Paul begins with a ‘Don’t you know’ statement, one that he will use 10xs in this letter. The statement itself implies that what he is telling them is obvious, at least to those who are as wise as they claim to be. God is not done with us. On the foundation of Christ, he is building his church. And God not only intends for this this to be a community project, God also intends for us his church to be built into something. God is not building us into a utility shed with helpful tools, a social club with cool members, a hospital for the sick, a warehouse to store boxes of traditions, a storefront to sell Christianity, a movie theater where you can be entertained, or a restaurant where you can “have it your way”. God is not building us into anything that is designed to compete with the world. We are not meant for so little. We are being built up as THE TEMPLE OF GOD. We are designed to be a place and a people who worship.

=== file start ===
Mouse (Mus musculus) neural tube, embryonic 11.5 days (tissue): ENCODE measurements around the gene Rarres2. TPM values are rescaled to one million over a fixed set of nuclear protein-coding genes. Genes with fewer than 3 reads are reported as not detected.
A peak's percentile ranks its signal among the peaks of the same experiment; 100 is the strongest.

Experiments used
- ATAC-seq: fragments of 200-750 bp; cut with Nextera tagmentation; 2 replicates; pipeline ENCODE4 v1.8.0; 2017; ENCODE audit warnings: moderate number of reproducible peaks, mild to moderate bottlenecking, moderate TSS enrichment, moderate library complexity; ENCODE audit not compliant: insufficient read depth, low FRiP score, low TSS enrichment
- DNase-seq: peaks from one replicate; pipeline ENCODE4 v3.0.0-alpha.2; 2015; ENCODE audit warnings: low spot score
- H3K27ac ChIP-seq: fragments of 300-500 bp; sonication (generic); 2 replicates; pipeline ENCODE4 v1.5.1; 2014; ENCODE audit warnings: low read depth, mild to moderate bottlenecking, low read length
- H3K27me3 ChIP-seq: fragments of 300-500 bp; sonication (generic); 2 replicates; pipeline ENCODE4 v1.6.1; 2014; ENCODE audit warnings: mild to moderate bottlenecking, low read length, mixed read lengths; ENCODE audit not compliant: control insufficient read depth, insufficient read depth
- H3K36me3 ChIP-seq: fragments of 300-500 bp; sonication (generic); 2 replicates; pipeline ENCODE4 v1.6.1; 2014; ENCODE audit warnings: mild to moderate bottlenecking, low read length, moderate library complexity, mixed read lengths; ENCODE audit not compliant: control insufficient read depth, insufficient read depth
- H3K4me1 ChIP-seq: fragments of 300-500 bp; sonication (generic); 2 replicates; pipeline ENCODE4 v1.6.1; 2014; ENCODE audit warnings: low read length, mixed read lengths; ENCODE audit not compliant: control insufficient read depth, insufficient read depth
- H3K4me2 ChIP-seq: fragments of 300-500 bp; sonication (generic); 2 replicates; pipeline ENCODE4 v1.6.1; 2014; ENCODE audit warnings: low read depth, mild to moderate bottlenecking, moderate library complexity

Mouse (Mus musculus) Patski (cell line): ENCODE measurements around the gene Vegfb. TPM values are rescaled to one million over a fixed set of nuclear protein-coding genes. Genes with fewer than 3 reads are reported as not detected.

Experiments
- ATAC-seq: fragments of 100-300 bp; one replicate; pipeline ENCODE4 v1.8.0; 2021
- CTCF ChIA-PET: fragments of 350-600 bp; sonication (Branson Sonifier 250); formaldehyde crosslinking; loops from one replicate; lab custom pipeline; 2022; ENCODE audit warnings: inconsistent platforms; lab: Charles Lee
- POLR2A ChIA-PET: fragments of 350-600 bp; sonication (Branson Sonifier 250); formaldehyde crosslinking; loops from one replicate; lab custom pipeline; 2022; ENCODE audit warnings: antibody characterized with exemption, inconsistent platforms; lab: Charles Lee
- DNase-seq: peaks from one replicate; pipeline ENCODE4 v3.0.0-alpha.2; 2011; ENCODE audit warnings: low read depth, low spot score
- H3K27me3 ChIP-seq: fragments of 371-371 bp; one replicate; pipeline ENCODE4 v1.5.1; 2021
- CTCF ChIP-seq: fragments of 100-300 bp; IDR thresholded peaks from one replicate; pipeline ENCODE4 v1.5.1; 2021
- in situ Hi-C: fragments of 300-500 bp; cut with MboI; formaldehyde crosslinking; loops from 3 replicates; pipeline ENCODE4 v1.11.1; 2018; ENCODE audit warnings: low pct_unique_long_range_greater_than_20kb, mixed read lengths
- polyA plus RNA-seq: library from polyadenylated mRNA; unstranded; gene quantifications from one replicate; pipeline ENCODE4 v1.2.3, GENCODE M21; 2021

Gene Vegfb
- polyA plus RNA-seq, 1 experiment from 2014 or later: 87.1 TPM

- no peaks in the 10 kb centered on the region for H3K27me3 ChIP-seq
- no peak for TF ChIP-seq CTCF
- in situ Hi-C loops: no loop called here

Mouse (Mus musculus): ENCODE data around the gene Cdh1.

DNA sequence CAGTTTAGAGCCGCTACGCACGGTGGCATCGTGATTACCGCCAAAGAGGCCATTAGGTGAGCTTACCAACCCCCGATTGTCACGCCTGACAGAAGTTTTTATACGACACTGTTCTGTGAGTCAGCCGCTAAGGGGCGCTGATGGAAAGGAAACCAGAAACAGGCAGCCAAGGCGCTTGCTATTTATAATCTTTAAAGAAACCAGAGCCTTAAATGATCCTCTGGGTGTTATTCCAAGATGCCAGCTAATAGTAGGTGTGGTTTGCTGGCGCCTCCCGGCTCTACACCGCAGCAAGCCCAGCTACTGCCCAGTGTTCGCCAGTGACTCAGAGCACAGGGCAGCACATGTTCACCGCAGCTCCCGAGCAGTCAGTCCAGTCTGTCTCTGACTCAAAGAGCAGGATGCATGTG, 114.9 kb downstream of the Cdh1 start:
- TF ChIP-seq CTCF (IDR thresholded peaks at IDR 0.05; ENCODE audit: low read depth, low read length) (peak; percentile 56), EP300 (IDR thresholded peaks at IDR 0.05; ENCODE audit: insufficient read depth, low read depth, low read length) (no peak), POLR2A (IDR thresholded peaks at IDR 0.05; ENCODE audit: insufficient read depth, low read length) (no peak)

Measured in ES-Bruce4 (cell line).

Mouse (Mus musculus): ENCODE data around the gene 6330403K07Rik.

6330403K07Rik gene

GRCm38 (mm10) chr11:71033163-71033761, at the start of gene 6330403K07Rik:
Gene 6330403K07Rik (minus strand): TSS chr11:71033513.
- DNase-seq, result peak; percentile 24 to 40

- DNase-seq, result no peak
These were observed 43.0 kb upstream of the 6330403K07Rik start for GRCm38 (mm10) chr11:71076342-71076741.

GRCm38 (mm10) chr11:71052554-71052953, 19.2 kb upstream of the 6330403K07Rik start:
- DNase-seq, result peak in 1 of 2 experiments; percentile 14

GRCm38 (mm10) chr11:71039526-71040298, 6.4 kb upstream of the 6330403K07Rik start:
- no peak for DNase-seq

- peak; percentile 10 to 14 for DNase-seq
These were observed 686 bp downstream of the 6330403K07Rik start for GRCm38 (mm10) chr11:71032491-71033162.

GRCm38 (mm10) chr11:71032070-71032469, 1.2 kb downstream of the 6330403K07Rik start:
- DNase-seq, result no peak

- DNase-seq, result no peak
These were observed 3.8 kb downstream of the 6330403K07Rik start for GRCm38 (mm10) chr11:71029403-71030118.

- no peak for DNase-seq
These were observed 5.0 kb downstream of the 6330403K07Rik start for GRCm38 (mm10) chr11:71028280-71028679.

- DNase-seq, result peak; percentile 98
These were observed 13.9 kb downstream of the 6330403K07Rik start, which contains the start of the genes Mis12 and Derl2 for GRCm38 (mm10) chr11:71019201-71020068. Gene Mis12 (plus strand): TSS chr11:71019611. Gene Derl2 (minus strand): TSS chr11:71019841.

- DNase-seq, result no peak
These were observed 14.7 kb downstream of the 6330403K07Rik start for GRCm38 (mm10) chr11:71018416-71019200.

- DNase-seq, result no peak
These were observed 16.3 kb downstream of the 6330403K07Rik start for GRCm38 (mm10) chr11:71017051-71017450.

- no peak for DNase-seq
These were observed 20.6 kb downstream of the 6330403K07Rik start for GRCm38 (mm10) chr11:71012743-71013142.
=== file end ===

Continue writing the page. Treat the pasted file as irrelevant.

In the Old Testament, the temple was a building at center of Israel’s identity. Built by King Solomon, the temple was a sacred sanctuary like no other. God designed it to be more than a building. Among other things, it was called the House of God as it housed the Ark of the Covenant. After many years of construction, Solomon assembled the elders and leaders of Israel feasted and sacrificed before the Ark. After the priests placed the Ark into the Holy Place 2Kings 8.10-11. 10 And when the priests came out of the Holy Place, a cloud filled the house of the LORD, 11 so that the priests could not stand to minister because of the cloud, for the glory of the LORD filled the house of the LORD.